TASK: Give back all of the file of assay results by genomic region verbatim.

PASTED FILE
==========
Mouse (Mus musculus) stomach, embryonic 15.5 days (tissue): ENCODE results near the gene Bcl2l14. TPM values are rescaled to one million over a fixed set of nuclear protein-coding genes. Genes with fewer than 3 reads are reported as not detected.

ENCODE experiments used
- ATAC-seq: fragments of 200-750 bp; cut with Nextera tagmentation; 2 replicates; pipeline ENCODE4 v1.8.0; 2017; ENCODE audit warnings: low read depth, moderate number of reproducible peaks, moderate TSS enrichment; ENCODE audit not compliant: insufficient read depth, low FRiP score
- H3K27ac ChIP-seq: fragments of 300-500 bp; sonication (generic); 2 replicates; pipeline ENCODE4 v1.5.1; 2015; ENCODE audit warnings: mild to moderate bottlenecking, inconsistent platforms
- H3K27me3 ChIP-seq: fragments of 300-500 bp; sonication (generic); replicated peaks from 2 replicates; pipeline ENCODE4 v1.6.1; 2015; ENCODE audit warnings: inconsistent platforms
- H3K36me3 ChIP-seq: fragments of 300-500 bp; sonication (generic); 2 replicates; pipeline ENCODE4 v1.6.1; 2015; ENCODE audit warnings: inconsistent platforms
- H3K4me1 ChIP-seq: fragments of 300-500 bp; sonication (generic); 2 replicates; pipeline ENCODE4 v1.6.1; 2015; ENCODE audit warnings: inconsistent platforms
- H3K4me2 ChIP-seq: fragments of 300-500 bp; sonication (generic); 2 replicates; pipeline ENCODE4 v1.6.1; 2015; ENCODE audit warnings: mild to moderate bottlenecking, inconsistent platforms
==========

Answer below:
Mouse (Mus musculus) stomach, embryonic 15.5 days (tissue): ENCODE results near the gene Bcl2l14. TPM values are rescaled to one million over a fixed set of nuclear protein-coding genes. Genes with fewer than 3 reads are reported as not detected.

ENCODE experiments used
- ATAC-seq: fragments of 200-750 bp; cut with Nextera tagmentation; 2 replicates; pipeline ENCODE4 v1.8.0; 2017; ENCODE audit warnings: low read depth, moderate number of reproducible peaks, moderate TSS enrichment; ENCODE audit not compliant: insufficient read depth, low FRiP score
- H3K27ac ChIP-seq: fragments of 300-500 bp; sonication (generic); 2 replicates; pipeline ENCODE4 v1.5.1; 2015; ENCODE audit warnings: mild to moderate bottlenecking, inconsistent platforms
- H3K27me3 ChIP-seq: fragments of 300-500 bp; sonication (generic); replicated peaks from 2 replicates; pipeline ENCODE4 v1.6.1; 2015; ENCODE audit warnings: inconsistent platforms
- H3K36me3 ChIP-seq: fragments of 300-500 bp; sonication (generic); 2 replicates; pipeline ENCODE4 v1.6.1; 2015; ENCODE audit warnings: inconsistent platforms
- H3K4me1 ChIP-seq: fragments of 300-500 bp; sonication (generic); 2 replicates; pipeline ENCODE4 v1.6.1; 2015; ENCODE audit warnings: inconsistent platforms
- H3K4me2 ChIP-seq: fragments of 300-500 bp; sonication (generic); 2 replicates; pipeline ENCODE4 v1.6.1; 2015; ENCODE audit warnings: mild to moderate bottlenecking, inconsistent platforms